by Bikash Roy Choudhury, Principal Architect, NetApp
Part 2 of 3
Following my first post in this series, I wanted to take the opportunity to explore in more depth the relationship between developer and the operations teams that support them, key industry trends that are impacting DevOps and what we at NetApp offer the DevOps community.
Many of us in the industry have already seen how cloud and open source has significantly changed the way software is developed. However, a less noticeable shift is in how these advancements have inextricably linked the roles of developers and their operations counterparts.
Integrating the Development Process
DevOps can be supported by as many as or as few processes and technologies as are deemed necessary by developers to do the job of building applications. A single developer can be responsible for every aspect of an application, or the job can be parsed out to specialists, automated, or adopted from existing code pools, both open source and proprietary.
The result is an integrated development process that provides continuous integration, testing, delivery, and deployment of applications. There is a tighter coupling between the developers who consume the infrastructure, and the system and platform administrators who maintain and support the infrastructure to achieve faster time to market and better software quality.
Sometimes thought of as the “crown jewels,” code is normally considered the intellectual property of an organization. But the developer is the “kingmaker” who demands autonomy and flexibility during the development and deployment phases of the DevOps process. Underlying this approach is the ability to provision infrastructure, manage resources, protect data, and provide a stable and reliable environment transparently without burdening the developer.
Cloud, Open Source and DevOps
There are some major industry trends that have caused a change in how software is developed and how the role of developers and their operations counterparts have become so inextricably linked:
Cloud – Increasingly the default starting point for new application development and migration alternative for existing applications
Efficiency and Cost – The trade-off between short-term advantages of starting in the cloud and the long term costs of staying in the cloud as applications and data growth scales
Open Source – Tools and process integrations allow PaaS as a continuous deployment offering with few barriers in production.
Partner Integrations – Provide more homogeneity and standardization with language and platform integrations with the workflow.
The DevOps Workflow
The two-part workflow of an ideal DevOps environment (seen below) starts with the design through the application deployment. In part one, termed the “business experience,” investments are made in resources, manpower, and infrastructure to achieve certain business goals or objectives. Part two—the “customer experience”—is when the application is consumed by end users within and outside the organization until it reaches end of life.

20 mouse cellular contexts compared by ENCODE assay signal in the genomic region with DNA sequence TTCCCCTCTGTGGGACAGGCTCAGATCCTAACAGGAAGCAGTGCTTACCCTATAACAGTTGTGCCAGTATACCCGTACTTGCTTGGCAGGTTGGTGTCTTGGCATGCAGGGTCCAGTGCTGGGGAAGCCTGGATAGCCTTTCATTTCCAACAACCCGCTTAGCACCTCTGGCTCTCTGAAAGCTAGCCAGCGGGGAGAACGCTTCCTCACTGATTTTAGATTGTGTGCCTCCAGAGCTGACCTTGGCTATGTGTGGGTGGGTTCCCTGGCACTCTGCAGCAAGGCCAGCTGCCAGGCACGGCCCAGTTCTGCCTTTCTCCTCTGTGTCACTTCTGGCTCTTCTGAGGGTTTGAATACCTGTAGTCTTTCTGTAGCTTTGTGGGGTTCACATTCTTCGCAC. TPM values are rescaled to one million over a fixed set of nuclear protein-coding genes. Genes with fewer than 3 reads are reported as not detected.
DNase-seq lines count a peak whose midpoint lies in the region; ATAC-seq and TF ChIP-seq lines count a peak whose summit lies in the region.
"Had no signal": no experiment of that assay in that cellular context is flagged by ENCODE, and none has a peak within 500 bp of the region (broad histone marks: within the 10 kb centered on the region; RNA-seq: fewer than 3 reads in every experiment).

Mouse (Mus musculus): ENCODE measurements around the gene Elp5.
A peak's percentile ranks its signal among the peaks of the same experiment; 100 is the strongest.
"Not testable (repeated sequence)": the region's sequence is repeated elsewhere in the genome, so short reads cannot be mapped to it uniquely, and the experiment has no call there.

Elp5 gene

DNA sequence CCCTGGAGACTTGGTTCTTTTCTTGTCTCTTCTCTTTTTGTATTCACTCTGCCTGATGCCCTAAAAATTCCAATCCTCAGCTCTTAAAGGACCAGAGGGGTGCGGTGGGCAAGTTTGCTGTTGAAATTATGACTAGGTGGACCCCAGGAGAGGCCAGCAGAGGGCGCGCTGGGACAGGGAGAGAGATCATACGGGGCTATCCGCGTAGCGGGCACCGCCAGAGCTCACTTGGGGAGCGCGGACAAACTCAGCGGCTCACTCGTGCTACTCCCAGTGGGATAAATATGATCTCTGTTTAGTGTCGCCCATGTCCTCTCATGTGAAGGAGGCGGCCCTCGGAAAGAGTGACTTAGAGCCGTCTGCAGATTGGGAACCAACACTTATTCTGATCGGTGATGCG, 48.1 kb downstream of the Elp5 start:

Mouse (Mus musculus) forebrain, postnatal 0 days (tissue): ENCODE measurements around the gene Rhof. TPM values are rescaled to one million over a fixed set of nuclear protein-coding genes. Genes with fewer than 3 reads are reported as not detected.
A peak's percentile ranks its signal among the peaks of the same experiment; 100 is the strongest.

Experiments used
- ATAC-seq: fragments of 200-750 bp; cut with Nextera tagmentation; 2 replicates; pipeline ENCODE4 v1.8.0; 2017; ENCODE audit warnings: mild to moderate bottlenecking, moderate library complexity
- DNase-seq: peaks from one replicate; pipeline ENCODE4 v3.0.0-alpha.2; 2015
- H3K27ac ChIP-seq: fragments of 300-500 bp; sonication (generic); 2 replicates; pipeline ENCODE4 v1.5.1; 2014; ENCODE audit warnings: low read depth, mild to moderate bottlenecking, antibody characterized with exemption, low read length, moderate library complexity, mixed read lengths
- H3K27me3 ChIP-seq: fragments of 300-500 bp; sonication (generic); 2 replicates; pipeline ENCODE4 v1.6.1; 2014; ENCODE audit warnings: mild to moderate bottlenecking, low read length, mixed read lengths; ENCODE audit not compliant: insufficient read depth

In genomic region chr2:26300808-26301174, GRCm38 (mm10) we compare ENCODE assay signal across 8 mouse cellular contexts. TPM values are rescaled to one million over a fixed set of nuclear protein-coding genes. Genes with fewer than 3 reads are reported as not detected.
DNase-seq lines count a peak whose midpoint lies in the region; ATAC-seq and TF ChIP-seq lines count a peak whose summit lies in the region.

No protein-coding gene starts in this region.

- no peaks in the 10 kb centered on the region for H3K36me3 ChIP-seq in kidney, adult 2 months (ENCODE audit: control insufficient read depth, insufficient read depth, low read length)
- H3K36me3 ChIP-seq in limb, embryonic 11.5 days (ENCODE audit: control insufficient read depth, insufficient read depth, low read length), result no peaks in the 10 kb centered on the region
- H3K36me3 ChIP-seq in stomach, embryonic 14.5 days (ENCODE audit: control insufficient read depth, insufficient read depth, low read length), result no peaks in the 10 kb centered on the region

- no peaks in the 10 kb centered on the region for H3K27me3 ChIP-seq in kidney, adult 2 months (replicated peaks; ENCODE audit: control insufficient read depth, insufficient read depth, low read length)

Together, the two parts constitute a complete DevOps experience. A standalone integration or an automation in isolation that does not connect the two phases does not define the spirit of DevOps. That would be considered “DevOps washing.” For the true DevOps experience, integrations and automation must happen end to end in the development workflow.
Automating the Infrastructure
Throughout the DevOps practice, multiple lines of code are written, and data is generated and grows as the application is consumed by end users. During this process, developers worry as little as possible about configuring and managing the infrastructure resources, which has given birth to the term “NoOps.” NoOps does not mean that no operations are needed; the term simply implies that developers should not have to spend time in the operations part of DevOps. The operations team is responsible for integrating the tools and for automating the infrastructure. Automating the infrastructure is a means to an end. System and storage administrators on the operations team get additional time to innovate and reform the infrastructure into a series of services (paid or otherwise) required in the development cycle.
Where NetApp comes in
NetApp is a leading data management platform for application development because of unique capabilities that make the process faster, easier, and more efficient. We also provide a stable and standard storage platform that is necessary for application development.
The DevOps phases illustrated in the top half of Figure 1 generate different kinds of workloads. Writing code and running unit tests involve a different workload than those running full builds in parallel. The ability to create user workspaces instantaneously enables developers to mitigate risk by running tests on code changes without affecting the integrity of the main code base. Some workloads might be sensitive to performance while the capacity needed to store large volumes of data might be a requirement in a different phase. Crash-consistent backups enable developers to restore if data loss or corruption occurs.
Data should not be locked in a specific format on heterogeneous storage silos. Data should scale and move beyond the walls of the physical constructs of storage controllers into a storage resource pool that can be provisioned on demand. Once the application is retired, all the artifacts can be archived for regulatory purposes.
NetApp can provide all of these capabilities and more to support the DevOps practice.
In the final part of this series we will look at transforming to a services-based application development model in the hybrid cloud on which to build the modern DevOps practice.